Henin trying to manage asthma, might skip Olympics
MADRID, Spain -- Justine Henin might not defend her Olympic gold medal in Beijing because of concern the city's air pollution will trigger her asthma.
Kreidler: Tumultuous times
Tennis' match-fixing probe isn't going away. Combined with one of the game's greats testing positive for cocaine, then calling it quits, and you have a sport teetering on the edge of turmoil. Story
Henin withdrew from the China Open in September because of her asthma and is worried she might be forced to skip the Beijing Games next August.
"I've had asthma for a few months now and I felt very bad in New York at the end of the [U.S. Open], so Beijing, I was really concerned about that," Henin said Monday at the Sony Ericsson Championships. "I was pretty disappointed because I wanted to play the [China Open] and get used to the conditions."
Henin said she has since controlled her asthma with the help of a specialist.
The air quality in Beijing is "a big problem" International Olympic Committee inspection team leader Hein Verbruggen said. His remarks came a week after the United Nations said air pollution was a major concern for athletes' health ahead of the games.
"It's true that Beijing is going to be tough with the Olympic Games with the problem I have, but now it seems that everything is under control, which is important because the Olympic Games remain a very important goal for me in 2008," Henin said.
She also backed tough action by tennis authorities to ensure the sport stays clean in the wake of growing concerns about match-fixing and doping."My tolerance in doping and match-fixing is zero, but we can't accuse anyone until we have proof," she said. "It is unfortunately a scourge that appears to affect all sports but we have to make sure it doesn't affect tennis." Men's tennis has been hit by a series of allegations about match-fixing in recent months while the women's game was rocked by Martina Hingis' revelation that she tested positive for cocaine during Wimbledon. Hingis denied she had taken the drug. "On match-fixing the only thing I can say is that I've never been approached by anyone about anything and I've never heard about anything like it," said Henin. "I'm not saying that doping and match corruption don't exist but I've never been approached ... I'm sure the ATP and WTA will do everything to ensure we keep a healthy and fair sport. "For doping it is the same. I don't want to make any comment about Martina's situation but the thing is we want to keep a clean sport and a healthy sport because we all give our best when we play. "Tennis is a great sport and we have to keep the image of the sport pretty good. We want to make sure people keep loving tennis. "I have been tested around 10 times this year but that is no problem for me. I'm all in favor of it as long as the authorities respect the private life of the athletes." Henin begins defense of her WTA Championships title with her first round-robin match against 20-year-old Russian Anna Chakvetadze on Tuesday.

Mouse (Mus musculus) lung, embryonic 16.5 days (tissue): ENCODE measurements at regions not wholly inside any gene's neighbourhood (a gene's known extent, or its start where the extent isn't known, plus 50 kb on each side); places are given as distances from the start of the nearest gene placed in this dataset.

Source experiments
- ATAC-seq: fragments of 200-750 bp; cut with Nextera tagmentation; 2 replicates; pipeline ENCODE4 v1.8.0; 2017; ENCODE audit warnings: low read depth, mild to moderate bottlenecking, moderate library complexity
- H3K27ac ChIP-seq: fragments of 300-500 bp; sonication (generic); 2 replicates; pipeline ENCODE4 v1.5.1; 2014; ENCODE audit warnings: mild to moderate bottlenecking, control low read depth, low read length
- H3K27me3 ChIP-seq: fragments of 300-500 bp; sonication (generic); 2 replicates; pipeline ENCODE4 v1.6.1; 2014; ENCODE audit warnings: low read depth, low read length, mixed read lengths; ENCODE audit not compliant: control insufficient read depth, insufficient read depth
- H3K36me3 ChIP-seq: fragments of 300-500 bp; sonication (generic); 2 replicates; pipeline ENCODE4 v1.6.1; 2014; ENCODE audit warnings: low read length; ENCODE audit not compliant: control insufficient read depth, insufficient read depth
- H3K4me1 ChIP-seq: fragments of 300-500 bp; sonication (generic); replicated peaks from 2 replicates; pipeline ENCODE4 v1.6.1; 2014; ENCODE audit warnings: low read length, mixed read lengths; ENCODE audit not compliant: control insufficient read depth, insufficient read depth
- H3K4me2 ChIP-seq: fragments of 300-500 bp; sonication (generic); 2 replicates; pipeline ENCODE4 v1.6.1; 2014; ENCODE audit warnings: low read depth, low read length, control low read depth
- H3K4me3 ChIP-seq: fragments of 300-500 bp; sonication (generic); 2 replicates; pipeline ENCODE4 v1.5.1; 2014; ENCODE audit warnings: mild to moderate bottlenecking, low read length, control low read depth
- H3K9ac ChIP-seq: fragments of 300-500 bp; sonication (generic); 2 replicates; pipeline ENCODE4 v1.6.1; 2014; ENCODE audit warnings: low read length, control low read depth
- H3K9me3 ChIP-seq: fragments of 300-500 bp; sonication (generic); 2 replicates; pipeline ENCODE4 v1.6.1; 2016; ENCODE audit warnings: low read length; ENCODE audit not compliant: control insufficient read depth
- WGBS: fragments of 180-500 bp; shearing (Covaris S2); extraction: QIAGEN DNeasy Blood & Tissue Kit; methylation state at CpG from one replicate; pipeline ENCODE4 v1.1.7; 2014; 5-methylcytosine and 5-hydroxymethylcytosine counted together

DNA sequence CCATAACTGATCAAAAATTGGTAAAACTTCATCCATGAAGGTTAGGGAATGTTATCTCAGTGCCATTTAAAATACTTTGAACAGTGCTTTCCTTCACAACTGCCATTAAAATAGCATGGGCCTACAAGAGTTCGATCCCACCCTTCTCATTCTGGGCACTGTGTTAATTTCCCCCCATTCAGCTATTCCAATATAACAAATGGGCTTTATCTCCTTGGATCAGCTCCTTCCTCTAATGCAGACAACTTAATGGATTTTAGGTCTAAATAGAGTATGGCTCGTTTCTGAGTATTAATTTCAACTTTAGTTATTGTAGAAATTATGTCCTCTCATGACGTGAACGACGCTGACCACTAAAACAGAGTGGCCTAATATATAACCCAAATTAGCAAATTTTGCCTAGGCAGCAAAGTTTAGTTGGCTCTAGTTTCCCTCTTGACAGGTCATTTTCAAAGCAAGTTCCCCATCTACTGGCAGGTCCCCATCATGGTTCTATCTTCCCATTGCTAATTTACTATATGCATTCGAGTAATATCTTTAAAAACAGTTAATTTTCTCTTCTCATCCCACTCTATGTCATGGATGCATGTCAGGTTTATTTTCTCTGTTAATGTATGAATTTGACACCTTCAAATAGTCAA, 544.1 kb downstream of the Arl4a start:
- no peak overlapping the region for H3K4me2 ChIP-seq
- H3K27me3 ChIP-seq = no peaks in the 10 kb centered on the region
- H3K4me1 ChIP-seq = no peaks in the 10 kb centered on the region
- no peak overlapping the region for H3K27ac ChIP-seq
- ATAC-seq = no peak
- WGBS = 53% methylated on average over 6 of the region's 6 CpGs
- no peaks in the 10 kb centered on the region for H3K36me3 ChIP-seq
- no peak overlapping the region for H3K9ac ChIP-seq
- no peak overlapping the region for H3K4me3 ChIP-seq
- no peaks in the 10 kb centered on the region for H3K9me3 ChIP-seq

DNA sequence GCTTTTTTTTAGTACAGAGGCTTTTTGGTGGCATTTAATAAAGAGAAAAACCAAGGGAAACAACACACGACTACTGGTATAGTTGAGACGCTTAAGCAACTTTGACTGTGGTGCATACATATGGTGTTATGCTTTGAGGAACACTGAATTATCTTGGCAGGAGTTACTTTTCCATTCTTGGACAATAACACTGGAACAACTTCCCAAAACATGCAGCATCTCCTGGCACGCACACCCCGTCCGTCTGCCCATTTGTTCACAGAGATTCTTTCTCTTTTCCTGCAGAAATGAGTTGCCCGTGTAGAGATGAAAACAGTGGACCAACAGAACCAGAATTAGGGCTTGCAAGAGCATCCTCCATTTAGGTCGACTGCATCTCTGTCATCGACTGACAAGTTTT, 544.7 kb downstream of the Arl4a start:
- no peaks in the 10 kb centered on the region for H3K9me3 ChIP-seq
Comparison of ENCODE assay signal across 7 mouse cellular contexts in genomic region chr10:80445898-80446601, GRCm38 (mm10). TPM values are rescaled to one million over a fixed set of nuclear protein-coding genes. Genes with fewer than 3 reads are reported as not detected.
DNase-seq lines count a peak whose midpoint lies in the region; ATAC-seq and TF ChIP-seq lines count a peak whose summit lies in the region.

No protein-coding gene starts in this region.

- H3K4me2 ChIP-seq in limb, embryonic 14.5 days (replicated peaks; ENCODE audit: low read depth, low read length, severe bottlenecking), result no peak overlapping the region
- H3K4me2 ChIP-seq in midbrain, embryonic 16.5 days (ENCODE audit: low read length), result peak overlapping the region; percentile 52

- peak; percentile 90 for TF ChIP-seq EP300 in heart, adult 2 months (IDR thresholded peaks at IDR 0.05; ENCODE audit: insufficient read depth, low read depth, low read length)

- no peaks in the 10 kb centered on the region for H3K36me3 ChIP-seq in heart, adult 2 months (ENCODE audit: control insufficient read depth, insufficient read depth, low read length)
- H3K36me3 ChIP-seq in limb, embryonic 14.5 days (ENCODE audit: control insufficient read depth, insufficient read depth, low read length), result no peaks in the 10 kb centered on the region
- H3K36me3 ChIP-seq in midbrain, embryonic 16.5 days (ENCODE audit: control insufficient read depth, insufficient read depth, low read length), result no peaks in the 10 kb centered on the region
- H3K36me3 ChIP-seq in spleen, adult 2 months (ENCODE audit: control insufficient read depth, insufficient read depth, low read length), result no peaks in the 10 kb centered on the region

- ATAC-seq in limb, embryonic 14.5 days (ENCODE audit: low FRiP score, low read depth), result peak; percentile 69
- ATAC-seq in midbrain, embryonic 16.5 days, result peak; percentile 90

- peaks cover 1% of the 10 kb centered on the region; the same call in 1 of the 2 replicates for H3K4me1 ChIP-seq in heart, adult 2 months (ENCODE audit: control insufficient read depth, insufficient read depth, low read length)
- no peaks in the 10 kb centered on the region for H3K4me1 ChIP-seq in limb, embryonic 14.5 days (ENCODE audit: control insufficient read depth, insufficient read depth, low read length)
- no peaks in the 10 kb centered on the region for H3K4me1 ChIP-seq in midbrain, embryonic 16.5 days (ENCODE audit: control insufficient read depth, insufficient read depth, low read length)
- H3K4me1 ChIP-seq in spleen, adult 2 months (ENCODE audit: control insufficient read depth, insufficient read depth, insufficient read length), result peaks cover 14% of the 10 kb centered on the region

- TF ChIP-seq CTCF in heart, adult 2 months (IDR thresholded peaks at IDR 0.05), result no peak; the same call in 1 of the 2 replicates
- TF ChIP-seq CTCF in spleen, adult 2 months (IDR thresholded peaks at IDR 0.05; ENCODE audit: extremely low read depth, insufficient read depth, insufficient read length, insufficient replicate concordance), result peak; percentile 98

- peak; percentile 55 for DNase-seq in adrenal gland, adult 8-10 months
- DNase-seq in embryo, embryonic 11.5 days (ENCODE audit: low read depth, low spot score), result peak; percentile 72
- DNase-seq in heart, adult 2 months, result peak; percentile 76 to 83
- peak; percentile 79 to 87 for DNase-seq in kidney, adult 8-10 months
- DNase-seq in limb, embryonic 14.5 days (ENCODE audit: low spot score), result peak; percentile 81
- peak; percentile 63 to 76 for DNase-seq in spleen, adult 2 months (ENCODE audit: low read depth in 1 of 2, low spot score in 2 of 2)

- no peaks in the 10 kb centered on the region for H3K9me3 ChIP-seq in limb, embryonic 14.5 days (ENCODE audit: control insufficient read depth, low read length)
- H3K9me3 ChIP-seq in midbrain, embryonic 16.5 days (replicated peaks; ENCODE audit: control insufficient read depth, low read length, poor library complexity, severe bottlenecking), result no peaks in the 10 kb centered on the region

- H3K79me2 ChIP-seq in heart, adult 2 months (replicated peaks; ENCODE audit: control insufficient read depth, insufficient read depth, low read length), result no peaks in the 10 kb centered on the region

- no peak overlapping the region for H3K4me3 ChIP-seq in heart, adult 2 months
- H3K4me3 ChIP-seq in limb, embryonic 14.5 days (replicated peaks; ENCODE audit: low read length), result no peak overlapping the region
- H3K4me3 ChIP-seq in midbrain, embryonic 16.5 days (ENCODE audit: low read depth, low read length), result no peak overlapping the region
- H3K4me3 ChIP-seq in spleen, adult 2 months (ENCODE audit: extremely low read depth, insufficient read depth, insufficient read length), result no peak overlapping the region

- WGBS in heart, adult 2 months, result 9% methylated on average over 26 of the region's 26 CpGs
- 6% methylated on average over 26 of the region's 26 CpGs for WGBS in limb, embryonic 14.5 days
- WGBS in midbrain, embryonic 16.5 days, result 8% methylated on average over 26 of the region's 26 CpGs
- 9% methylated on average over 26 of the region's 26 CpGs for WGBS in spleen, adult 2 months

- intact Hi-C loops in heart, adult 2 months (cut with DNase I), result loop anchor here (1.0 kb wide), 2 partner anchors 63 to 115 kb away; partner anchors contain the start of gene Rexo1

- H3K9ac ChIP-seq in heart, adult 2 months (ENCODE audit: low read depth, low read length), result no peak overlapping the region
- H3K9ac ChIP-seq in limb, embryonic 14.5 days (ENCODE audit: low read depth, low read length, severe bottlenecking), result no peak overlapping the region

Information from The Associated Press and Reuters is included in this report
More and more players are coming forward about being approached by gamblers to fix tennis matches. So what's being done on the ATP and WTA to follow up?
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